We’ve heard polarizing opinions about the Petrified Forest National Park. Some warning it’s a complete waste of time and fuel to get to, and others claiming it’s the most interesting landscapes you’ll see in the USA.
For those that said it was a waste of time, you obviously didn’t see what we did.
Drive past the ranger station, park at the Rainbow Forest Museum and you end up at the first hiking loop named Giant Logs (how creative). The loop boasts more petrified wood in one single area than you’ll see most anywhere in the world. It also hosts one of the largest petrified trees in the world “Old Faithful” not to be confused with the geyser in Yellowstone. We walked around for a bit, freezing our butts off (breezy and 20 degrees F) and sure the petrified wood is neat, however at this point we’re feeling a little like siding with the naysayers about this National Park.
Just across the street is the next major loop called Long Logs and Agate House. You’ll see some grass, some random pieces of petrified wood strewn about, and a few interesting mounds of grey/black dirt. Keep your eyes peeled and you’ll be fortunate to spot some of the most beautiful pieces of petrified wood in the forest, the colors are literally unbelievable.
It’s a long flat loop with only a few highlights, not exactly what you want to hike in sub-freezing temperatures. However, at the end of the trail we’re rewarded with an awesome sight.
The Agate House is the only structure in the park built from petrified wood and possibly the only one in the world. A tall hand carved ladder extends through the roof and the sun drops down creating some beautiful reflections in the wood. Success! This is why we visit national parks: to see life preserved.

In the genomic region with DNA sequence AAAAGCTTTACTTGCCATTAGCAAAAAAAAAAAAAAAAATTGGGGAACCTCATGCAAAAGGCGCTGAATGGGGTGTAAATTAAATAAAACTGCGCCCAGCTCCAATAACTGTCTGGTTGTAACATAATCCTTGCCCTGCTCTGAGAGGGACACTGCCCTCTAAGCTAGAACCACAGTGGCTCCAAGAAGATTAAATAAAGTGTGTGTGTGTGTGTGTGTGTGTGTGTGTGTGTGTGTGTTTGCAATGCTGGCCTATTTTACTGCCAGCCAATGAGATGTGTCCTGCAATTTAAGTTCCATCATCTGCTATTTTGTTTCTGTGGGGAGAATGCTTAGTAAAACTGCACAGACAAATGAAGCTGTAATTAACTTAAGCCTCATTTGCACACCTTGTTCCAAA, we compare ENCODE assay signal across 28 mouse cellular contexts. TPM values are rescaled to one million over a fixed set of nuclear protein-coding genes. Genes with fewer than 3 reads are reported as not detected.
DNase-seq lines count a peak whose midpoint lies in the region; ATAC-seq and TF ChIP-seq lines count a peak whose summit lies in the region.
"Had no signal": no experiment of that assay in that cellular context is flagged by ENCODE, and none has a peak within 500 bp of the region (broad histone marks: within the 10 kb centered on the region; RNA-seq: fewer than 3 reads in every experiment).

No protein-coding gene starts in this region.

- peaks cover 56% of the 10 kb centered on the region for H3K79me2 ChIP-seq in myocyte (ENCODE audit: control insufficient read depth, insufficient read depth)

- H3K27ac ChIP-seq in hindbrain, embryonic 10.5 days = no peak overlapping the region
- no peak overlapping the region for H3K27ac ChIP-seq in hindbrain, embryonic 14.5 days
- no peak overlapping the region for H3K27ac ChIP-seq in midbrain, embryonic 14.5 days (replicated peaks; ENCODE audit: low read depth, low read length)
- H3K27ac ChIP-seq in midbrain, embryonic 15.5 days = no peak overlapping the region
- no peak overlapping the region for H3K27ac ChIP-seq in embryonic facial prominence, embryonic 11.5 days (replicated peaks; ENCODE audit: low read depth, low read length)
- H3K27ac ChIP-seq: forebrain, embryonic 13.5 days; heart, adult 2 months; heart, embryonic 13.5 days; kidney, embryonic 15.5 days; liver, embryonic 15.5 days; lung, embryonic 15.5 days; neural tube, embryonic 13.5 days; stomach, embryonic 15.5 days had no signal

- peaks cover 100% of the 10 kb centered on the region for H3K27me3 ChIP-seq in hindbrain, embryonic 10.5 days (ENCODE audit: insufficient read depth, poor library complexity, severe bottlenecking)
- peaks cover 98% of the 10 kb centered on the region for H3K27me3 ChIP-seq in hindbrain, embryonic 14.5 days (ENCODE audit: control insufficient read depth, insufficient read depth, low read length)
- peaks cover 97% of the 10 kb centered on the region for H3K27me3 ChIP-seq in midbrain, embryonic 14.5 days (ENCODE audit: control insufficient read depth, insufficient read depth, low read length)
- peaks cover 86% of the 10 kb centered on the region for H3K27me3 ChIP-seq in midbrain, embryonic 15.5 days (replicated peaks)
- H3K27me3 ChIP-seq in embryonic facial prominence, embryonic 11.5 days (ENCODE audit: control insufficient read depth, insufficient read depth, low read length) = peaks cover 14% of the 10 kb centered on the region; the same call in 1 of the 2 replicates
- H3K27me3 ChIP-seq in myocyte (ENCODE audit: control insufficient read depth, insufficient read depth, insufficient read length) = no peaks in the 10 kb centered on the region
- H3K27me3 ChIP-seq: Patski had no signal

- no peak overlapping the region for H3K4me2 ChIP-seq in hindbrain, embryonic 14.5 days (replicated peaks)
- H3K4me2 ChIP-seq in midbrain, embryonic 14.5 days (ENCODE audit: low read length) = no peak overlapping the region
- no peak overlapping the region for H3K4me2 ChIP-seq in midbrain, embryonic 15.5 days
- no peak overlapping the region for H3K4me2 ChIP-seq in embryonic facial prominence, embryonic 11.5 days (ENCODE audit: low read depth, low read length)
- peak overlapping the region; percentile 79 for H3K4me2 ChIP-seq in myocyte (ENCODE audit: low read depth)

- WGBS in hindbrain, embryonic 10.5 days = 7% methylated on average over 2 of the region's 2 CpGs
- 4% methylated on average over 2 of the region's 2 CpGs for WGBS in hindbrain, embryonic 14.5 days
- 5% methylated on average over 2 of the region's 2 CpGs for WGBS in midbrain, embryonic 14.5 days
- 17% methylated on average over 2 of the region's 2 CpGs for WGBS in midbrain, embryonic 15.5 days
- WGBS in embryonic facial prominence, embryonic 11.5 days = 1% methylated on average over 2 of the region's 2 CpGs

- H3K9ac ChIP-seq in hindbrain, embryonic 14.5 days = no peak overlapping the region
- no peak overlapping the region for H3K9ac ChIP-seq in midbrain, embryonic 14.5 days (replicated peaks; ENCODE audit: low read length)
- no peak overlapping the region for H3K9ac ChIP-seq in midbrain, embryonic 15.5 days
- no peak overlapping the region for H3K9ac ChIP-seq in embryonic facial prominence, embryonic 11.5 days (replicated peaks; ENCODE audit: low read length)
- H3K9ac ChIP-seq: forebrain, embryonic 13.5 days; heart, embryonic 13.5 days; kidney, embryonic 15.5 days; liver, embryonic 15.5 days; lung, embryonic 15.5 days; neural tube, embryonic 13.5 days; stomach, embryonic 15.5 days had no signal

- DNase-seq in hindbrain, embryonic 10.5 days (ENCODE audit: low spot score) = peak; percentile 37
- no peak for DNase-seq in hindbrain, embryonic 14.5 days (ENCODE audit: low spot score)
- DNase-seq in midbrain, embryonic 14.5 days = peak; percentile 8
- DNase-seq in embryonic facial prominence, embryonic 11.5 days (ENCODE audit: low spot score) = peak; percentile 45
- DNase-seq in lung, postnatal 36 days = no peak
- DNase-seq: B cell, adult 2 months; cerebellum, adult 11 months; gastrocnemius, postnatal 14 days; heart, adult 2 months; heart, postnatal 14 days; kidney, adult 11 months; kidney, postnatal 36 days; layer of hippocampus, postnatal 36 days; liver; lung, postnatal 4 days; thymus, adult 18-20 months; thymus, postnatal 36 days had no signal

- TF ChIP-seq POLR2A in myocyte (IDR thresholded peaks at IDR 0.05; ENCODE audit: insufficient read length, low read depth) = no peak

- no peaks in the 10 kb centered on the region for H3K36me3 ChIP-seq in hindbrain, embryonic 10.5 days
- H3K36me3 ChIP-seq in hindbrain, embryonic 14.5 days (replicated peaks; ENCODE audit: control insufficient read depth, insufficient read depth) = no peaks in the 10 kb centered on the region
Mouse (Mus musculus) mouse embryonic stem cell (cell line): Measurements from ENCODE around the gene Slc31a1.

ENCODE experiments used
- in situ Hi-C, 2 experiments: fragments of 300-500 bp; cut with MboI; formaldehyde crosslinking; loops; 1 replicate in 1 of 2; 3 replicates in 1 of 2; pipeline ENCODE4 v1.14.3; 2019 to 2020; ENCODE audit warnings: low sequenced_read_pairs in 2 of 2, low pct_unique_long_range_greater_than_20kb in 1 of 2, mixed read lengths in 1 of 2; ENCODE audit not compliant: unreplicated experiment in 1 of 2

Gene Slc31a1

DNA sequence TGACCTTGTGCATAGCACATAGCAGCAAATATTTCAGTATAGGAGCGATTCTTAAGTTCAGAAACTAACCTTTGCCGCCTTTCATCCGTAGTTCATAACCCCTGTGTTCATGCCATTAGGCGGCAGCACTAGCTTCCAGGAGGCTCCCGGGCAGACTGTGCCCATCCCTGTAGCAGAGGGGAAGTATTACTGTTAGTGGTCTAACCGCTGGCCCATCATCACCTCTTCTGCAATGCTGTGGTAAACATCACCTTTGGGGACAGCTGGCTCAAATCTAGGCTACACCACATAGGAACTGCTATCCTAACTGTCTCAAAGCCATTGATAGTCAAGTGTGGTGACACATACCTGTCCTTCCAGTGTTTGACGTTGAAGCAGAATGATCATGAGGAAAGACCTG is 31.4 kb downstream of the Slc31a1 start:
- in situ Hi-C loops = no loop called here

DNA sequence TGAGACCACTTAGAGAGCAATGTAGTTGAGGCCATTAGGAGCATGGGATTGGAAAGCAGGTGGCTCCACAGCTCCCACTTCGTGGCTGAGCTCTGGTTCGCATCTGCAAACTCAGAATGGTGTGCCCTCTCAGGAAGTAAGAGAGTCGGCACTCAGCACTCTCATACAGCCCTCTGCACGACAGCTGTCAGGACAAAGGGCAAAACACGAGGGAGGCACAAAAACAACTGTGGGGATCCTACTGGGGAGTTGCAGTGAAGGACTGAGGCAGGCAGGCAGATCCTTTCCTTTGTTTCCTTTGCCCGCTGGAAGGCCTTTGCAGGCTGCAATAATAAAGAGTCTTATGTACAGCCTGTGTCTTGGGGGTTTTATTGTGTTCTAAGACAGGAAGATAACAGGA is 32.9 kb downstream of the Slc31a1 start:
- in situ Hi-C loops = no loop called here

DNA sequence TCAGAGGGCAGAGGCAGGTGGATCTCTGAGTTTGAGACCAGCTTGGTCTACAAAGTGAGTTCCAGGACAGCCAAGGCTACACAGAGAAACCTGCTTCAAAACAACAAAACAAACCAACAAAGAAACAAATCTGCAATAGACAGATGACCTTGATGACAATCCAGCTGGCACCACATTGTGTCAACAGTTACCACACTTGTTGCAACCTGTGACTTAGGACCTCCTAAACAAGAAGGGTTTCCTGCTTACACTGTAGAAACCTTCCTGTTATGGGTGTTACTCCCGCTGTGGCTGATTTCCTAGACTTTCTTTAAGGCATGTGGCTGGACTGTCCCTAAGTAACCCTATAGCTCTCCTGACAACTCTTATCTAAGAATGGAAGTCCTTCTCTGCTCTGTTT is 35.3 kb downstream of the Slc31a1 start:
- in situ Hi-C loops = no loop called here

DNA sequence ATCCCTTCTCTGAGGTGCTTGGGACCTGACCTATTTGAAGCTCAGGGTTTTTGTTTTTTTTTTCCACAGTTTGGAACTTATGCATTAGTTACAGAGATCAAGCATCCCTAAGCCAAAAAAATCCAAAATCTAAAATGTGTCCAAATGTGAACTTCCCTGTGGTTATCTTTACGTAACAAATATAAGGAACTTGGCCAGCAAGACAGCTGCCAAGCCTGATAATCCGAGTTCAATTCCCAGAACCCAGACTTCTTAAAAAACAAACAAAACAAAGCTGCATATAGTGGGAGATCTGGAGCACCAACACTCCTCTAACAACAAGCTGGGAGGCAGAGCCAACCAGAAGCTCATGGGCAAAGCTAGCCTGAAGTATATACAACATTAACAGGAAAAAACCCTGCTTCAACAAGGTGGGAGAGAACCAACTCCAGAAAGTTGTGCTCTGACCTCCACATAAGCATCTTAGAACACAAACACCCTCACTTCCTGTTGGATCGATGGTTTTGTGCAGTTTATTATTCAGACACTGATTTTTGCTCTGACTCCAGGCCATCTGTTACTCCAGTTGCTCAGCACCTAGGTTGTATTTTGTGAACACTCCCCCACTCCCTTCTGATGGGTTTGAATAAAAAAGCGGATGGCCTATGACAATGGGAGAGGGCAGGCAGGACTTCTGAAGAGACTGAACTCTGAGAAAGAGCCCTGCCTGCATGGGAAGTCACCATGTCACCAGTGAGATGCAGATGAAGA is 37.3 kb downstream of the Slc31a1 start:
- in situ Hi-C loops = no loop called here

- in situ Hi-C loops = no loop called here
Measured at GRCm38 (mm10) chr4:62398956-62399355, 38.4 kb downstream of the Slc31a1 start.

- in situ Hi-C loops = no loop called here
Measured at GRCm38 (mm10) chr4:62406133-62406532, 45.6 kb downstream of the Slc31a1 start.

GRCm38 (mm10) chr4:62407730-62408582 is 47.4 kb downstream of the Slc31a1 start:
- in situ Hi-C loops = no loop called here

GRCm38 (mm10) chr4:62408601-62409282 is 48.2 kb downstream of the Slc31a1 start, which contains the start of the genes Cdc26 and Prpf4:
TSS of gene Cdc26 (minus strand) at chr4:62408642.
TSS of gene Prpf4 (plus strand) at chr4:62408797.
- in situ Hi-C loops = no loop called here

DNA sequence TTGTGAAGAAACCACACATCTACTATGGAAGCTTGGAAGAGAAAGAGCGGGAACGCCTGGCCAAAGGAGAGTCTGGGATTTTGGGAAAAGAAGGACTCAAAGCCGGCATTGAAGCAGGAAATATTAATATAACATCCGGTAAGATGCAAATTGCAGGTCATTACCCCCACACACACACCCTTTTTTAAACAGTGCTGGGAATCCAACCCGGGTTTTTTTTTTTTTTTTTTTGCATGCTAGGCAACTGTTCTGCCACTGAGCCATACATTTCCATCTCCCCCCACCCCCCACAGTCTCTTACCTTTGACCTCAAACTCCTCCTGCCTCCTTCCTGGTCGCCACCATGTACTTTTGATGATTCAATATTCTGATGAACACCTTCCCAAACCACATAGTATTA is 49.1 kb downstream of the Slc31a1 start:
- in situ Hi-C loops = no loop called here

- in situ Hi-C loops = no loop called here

Feeling a little more excited from our visit to the Agate House, we decided to hit the Blue Mesa Loop. I could go into details about how amazing this hike through the bluish badlands is….but I’ll simply let the images tell the story. Welcome to the land of the Dinosaurs!
This petrified wood is mostly from the Late Triassic period, about 225 million years ago. That means some of these trees were around before the time of Dionosuars…And I thought my grandmother was old.
Should you decide to visit the Petrified Forest make sure you leave every piece of this beautiful park behind for others to enjoy. We asked a ranger why some of the trails have such wonderful names but weren’t that interesting to look at….a simple answer: 12 Tons of Petrified Wood is taken from the park each year. Hikes like Crystal Forest Loop used to be littered with billions of pieces of shiny petrified wood and now the beauty has been ripped from park leaving behind a less spectacular place for future generations to enjoy. If you can’t go home without that little souvenir wait till you get to the gift shop and purchase a piece from outside the park.
A few final thoughts… It’s worth a visit. The hikes are not very challenging, the trails don’t often get you near enough to sights, and you’re really not supposed to leave the trails at this park….but we have not seen a landscape that is similar to the Blue Mesa Loop in all our travels…it’s simply spectacular. Also driving through the park is diverse beyond imagination from the plains, to the badlands, to the iconic route 66 kitsch, and of course the Painted Desert at sunset. Our only regret….we didn’t have enough time to drive north to Canyon de Chelly, Window Rock, and Monument Valley! I guess there’s always next time….Till then, safe travels!